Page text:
Nutrients from Nature– Eat a Rainbow
Phytonutrients from plant foods work to decrease risk of chronic diseases and promote immunity. The best way to ensure you’re getting the right amount of phytonutrients is to “eat a rainbow” of foods such as fruits, vegetables, whole grains, nuts, and seeds.
This Month’s Well-Being Challenge:
Eat a Rainbow
Give your body a boost by increasing your intake of phytonutrients found in deeply colored plant foods such as fruits, vegetables, whole grains, nuts, and seeds. This month, build your meals around two-three deeply colored foods from different color groups.
Share your experiences by posting comments or photos of your colorful, phytonutrient-rich meals on our Facebook page.
Below is a list of the different color groups, with examples of which foods to look for and the benefits they provide.
- Red: Tomatoes, pink grapefruit, watermelon, and guava contain vitamin C and lycopene, which has been shown to reduce risk of heart and lung disease and prostate cancer.
- Purple/Red/Blue: Apples, beets, berries, eggplant, grapes, and plums contain catechins, beta carotene, resveratrol, and anthocyanins, which strengthen skin, tendons and ligaments, as well as prevent blood clots from forming.
- Orange/Red: Bell pepper, papaya, sweet potato, and carrots contain vitamin C and carotenoids, which prevent oxidation damage, reduce multiplication of cancer cells, and may support elimination of tumors.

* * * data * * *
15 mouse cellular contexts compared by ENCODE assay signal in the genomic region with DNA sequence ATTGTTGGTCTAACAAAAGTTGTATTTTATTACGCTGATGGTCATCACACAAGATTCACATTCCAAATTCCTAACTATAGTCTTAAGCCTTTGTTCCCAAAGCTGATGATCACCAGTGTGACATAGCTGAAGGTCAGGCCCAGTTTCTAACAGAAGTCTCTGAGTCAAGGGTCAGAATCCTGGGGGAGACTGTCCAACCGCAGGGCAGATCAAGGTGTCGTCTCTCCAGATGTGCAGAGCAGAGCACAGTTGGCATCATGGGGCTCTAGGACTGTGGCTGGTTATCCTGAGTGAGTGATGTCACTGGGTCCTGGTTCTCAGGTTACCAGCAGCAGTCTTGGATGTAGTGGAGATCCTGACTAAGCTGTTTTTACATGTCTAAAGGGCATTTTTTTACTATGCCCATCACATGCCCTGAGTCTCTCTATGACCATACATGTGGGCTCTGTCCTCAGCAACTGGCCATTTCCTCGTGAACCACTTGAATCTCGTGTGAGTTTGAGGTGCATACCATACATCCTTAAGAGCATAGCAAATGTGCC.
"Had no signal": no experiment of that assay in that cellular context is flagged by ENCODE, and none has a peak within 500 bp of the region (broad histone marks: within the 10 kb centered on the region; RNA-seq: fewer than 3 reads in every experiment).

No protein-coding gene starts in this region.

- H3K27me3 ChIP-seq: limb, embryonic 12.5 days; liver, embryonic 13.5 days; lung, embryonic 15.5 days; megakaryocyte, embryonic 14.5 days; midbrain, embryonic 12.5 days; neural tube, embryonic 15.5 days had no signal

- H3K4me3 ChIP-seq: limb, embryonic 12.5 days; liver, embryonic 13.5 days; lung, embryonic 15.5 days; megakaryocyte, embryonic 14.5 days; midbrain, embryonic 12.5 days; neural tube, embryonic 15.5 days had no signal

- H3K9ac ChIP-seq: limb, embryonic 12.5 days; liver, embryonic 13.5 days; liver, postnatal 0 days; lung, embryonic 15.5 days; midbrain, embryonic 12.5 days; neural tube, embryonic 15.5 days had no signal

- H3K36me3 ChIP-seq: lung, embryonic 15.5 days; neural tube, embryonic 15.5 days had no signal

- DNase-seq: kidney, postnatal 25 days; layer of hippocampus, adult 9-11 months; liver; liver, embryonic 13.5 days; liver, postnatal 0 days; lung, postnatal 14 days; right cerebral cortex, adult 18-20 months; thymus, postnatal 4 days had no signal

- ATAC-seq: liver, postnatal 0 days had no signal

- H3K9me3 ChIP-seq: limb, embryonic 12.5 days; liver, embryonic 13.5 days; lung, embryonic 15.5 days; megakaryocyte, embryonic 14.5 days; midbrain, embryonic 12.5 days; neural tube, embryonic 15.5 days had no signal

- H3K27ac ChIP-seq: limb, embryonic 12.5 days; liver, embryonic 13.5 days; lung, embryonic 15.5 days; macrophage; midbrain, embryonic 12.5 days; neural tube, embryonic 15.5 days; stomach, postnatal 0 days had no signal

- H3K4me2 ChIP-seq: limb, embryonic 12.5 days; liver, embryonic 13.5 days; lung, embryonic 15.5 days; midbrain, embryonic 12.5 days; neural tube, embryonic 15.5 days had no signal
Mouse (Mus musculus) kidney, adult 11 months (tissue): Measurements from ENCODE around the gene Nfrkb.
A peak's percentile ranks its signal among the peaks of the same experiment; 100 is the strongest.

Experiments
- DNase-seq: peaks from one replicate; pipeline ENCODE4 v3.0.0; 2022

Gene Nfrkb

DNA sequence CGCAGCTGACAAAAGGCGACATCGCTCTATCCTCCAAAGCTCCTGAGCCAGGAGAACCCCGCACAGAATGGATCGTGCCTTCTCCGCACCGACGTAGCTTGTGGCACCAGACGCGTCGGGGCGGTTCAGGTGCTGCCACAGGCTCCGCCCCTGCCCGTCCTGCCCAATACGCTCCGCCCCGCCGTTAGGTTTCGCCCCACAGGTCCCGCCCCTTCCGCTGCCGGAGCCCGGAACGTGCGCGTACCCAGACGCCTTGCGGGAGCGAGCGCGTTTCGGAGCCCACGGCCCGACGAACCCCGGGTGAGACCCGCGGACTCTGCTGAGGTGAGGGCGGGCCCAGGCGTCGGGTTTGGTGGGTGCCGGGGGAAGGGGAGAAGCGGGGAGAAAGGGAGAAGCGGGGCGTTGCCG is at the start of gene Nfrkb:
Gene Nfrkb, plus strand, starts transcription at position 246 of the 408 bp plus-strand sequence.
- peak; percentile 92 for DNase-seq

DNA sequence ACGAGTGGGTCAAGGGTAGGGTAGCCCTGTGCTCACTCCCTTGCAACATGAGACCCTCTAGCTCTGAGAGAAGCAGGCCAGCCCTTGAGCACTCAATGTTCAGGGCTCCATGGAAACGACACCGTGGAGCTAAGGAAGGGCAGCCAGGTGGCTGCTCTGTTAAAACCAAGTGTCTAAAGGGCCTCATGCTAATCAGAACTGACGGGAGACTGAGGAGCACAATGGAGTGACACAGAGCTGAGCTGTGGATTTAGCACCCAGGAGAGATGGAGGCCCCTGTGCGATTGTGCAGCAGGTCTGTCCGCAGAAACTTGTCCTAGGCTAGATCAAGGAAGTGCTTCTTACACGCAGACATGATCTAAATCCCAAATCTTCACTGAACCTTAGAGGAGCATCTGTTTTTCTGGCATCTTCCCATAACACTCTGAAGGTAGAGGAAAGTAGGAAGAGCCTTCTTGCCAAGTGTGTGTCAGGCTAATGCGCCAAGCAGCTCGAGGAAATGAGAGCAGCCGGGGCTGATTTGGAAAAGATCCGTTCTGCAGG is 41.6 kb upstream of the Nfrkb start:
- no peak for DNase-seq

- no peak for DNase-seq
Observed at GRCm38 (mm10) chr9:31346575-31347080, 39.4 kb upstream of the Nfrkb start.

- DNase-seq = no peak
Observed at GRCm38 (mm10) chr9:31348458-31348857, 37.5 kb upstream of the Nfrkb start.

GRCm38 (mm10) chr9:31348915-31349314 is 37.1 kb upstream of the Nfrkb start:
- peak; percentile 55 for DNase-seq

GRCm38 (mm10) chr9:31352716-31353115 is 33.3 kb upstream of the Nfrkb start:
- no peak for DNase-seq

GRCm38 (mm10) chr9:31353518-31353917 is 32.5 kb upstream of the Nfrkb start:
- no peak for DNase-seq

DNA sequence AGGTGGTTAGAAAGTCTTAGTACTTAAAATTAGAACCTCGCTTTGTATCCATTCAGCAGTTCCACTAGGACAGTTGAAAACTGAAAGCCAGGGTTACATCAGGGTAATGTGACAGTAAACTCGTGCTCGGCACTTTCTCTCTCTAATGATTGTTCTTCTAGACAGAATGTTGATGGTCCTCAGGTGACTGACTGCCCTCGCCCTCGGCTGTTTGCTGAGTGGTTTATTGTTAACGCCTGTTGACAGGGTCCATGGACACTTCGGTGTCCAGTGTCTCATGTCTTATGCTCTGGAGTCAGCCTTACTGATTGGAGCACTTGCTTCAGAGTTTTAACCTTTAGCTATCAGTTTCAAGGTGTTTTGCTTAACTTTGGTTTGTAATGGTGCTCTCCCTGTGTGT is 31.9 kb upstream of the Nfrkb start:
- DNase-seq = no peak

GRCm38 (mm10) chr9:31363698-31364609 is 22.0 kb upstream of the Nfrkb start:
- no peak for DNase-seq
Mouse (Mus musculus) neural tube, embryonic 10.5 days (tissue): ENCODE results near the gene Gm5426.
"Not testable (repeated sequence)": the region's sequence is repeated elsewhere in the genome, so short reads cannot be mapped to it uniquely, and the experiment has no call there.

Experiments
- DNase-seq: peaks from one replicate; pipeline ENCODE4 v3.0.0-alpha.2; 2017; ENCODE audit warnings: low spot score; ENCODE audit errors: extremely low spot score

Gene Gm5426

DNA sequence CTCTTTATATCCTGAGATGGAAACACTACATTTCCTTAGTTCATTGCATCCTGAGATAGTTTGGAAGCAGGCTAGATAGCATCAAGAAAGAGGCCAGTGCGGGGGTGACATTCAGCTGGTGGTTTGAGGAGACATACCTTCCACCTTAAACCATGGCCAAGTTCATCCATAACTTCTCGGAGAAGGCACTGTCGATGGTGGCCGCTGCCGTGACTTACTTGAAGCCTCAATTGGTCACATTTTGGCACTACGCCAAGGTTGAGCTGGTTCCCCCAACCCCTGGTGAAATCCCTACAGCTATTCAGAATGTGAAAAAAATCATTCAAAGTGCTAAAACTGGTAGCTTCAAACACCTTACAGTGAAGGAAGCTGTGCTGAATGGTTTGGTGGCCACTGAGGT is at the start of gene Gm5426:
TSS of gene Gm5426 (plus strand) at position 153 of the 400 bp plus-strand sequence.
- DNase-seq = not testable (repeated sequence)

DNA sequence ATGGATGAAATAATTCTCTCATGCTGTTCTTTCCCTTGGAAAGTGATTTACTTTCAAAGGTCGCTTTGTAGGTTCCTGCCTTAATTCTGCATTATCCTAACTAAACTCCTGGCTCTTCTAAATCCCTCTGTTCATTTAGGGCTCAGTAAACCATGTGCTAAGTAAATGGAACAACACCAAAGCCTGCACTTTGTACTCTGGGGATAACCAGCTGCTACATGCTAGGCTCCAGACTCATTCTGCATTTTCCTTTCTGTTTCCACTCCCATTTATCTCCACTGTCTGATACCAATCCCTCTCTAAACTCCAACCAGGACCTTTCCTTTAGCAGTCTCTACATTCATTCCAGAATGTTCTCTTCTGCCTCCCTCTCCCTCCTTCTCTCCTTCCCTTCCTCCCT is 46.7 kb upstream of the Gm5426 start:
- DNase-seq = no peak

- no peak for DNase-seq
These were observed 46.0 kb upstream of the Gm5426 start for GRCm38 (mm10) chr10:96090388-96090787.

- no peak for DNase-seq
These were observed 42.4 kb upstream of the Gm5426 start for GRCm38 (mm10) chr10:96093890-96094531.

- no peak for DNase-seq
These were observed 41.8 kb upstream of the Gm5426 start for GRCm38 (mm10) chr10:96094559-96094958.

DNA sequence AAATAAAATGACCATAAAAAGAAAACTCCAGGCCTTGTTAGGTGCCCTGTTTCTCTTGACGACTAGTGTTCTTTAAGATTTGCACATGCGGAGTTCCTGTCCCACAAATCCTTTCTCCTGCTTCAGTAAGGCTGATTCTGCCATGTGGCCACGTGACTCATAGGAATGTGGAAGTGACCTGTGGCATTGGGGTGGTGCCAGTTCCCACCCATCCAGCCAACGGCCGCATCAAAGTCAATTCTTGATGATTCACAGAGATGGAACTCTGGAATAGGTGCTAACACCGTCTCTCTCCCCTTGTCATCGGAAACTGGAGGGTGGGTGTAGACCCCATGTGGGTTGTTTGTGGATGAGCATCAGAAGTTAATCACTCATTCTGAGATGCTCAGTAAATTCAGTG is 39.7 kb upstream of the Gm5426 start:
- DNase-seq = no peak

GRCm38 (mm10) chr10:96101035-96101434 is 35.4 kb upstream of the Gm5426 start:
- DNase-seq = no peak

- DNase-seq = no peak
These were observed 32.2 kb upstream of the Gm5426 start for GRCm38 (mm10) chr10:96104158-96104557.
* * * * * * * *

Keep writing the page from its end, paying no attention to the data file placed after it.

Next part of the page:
- Orange/Yellow: Apricots, cantaloupe, winter squash, citrus, mango, nectarines, and peaches contain vitamin C and carotenoids, which prevent oxidation damage, reduce multiplication of cancer cells, and may support elimination of tumors.
- Yellow: Corn, egg, summer squash, seeds, and nuts contain vitamin A, lutein, and selenium, which protect against DNA-damaging free radicals, cancer, and infections.
- Green: Broccoli, chard, kale, collards, spinach, and green peas contain beta carotene, vitamins C and E, and lutein, which promote healthy vision and reduce cancer risk.
- Brown: Beans, brown rice, nuts, seeds, tea, and wheat germ contain selenium, vitamins C and E, and catechins, which defend the body against cancer, heart disease, and also have antibacterial properties.
- White: Garlic, oatmeal, onion, and seafood contain selenium, which protects against DNA-damaging free radicals, cancer, and infections.
Looking for More Information?
If you want to read more about this month’s nutrition topic, here are some suggested websites that contain credible information about nutrients from nature:
- Academy of Nutrition and Dietetics. Antioxidants, 2015. eatrightpro.org
- Institute of Food Technologists. What Are Antioxidants? ift.org
Disclaimer: This information is not intended to take the place of advice from a health professional. Check with your physician before starting any diet or exercise program. While all efforts have been made to ensure the information included in this material is correct, new research is released frequently and may invalidate certain pieces of data. 08/16.